Good reasons to bike in winter

Bill Miller has been winter biking for four years. He’s lost forty pounds and gotten his cholesterol under control. But that’s not the main reason he does it.

“I was in sales for years,” explained Bill, a Bike Fed member. “Lots of driving and lots of drive up windows at fast food restaurants. When I got out of that business I wanted to do something healthier.”

So he rediscovered biking after a four-decade layoff. Bill started biking the ten miles to his new office. He rides everyday in the warmer months and about twice a week in the winter.

“I wanted to do something healthier.”

I met Bill at Madison’s Winter Bike to Work Day event in front of Machinery Row Bicycle Works on the city’s near east side. When we set up the red Bike Fed tent at 7 AM it was 16 degrees and kind of windy. But it wouldn’t stay pleasant for long. As the morning progressed the wind picked up, it started to snow and the temperature went down. Terrible day for the event, right?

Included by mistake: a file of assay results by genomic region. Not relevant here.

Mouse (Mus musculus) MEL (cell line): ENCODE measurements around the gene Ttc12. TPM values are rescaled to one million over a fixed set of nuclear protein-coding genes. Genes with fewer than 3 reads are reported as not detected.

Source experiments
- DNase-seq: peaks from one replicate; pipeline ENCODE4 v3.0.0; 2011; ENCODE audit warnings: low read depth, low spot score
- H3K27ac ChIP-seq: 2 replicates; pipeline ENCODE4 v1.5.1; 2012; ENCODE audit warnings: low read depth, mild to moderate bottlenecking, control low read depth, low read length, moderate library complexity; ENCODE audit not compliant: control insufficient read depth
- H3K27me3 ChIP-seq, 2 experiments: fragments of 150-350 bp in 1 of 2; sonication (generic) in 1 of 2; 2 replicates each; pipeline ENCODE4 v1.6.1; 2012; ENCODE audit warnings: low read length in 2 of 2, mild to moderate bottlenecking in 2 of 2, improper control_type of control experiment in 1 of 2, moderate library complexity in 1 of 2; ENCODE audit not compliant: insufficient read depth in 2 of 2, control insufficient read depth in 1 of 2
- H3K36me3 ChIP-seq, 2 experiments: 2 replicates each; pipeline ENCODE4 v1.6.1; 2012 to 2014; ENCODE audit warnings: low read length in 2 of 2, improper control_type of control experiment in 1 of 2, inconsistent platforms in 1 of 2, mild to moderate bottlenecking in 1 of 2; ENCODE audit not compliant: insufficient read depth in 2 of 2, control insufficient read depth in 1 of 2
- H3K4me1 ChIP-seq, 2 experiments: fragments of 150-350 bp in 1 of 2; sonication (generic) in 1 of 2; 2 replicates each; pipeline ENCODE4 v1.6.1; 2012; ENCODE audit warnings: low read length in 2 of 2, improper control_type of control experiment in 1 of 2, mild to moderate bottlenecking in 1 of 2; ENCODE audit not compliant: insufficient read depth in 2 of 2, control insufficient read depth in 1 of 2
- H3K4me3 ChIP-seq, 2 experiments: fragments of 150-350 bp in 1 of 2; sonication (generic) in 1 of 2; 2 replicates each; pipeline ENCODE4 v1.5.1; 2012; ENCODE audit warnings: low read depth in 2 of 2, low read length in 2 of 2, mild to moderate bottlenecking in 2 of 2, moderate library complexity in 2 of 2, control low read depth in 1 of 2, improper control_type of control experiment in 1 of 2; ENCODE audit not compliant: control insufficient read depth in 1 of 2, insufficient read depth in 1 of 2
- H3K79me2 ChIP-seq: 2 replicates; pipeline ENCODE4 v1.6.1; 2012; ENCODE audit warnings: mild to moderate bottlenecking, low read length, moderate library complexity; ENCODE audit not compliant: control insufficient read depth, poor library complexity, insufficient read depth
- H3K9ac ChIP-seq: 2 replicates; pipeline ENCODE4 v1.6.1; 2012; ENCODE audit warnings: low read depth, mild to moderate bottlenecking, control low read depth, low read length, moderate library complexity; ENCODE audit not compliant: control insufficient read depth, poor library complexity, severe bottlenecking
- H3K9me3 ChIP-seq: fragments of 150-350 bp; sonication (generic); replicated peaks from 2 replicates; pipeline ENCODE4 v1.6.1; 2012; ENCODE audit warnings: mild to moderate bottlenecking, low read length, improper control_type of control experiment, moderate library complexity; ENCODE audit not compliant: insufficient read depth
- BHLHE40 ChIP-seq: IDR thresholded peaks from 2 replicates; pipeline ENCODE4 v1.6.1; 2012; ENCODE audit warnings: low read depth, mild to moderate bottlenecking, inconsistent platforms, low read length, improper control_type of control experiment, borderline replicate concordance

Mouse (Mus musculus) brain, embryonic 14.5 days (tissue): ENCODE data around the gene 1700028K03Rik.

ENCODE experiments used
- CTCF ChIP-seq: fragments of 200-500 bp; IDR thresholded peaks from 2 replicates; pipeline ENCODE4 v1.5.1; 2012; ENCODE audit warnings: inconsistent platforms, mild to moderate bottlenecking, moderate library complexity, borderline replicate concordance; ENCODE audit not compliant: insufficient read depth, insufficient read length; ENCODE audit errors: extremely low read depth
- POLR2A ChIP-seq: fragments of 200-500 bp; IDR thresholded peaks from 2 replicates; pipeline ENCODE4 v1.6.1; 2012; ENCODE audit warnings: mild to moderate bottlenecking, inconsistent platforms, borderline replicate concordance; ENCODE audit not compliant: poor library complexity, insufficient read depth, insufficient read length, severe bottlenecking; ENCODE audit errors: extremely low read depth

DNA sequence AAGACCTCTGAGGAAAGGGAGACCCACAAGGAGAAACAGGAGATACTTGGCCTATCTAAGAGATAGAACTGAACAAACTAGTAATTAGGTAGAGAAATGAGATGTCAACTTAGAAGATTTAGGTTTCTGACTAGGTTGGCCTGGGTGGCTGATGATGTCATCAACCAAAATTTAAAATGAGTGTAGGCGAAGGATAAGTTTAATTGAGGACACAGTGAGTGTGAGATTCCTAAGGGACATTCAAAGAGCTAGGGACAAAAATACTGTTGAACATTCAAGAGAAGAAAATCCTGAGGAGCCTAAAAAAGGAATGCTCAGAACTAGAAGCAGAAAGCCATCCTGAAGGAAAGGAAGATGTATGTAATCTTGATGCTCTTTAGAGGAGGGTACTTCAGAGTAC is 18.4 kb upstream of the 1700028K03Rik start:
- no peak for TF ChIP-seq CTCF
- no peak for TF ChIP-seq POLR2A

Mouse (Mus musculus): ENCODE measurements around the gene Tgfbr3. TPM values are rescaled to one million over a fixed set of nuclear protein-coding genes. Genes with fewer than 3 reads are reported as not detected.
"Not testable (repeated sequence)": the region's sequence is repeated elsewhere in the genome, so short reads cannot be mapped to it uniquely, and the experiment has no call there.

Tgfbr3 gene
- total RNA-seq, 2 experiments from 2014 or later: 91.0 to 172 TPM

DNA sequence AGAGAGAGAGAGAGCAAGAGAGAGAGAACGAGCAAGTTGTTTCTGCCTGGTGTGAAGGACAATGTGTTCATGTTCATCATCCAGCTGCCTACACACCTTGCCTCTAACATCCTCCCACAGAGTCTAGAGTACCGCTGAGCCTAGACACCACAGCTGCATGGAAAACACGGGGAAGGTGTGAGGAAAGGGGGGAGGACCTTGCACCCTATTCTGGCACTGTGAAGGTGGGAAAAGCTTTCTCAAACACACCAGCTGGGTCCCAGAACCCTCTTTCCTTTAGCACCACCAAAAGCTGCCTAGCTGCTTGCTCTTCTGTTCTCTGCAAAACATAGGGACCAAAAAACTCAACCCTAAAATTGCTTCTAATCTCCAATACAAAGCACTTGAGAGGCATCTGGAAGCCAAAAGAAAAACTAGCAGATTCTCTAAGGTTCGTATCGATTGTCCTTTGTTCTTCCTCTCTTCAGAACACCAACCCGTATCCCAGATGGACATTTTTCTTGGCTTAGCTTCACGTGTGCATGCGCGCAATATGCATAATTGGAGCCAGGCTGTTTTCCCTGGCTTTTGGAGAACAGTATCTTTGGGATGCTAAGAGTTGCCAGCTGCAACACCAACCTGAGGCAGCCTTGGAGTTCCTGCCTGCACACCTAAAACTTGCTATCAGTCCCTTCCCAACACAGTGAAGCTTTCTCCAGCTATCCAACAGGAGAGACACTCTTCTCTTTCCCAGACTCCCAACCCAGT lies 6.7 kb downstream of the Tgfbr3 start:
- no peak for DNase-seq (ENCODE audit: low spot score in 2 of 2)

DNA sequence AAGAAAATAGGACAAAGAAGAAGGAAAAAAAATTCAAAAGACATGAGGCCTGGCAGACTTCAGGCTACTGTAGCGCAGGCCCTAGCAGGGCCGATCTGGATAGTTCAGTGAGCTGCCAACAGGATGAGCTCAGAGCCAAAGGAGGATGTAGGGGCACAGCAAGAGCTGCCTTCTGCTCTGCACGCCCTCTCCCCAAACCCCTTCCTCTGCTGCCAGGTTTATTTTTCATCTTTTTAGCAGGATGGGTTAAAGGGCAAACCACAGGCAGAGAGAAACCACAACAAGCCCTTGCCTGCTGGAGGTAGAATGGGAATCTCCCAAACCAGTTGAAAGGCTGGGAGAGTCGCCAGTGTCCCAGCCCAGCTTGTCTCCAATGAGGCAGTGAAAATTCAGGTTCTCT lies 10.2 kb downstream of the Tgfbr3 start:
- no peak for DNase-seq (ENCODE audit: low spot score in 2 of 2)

No, you’d be wrong about that. Well over one hundred people stopped by our tent and grabbed some hot coffee on their way to work. (More passed us up because they had places to be.) And pretty much all of them, like Bill, weren’t making any kind of special effort. They just happened to come across us on their normal daily commute. Several commented on what a lovely morning it was.

They rode everything from new monster fat bikes to skinny-wheeled road bikes to rusty three speeds. They came in ages from grade schoolers to grandparents. And that brings us back to Bill Miller and the main reason he reacquainted himself with his bike. “I do this for my grandkids,” Bill said. “I want to be there for them. I want to be the fun grandpa.”

About Dave Cieslewicz, Executive Director

Dave Cieslewicz served two terms as mayor of Madison where he set the city on a path for Platinum status as one of the best biking cities in North America. Before that he started his own nonprofit, 1000 Friends of Wisconsin, which focuses on land use and transportation policy. He has been an adjunct professor at the UW Madison's Department of Urban and Regional Planning where he teaches a class called Bikes, Pedestrians and Cities. He pronounces his name chess LEV ich, but nobody else does.

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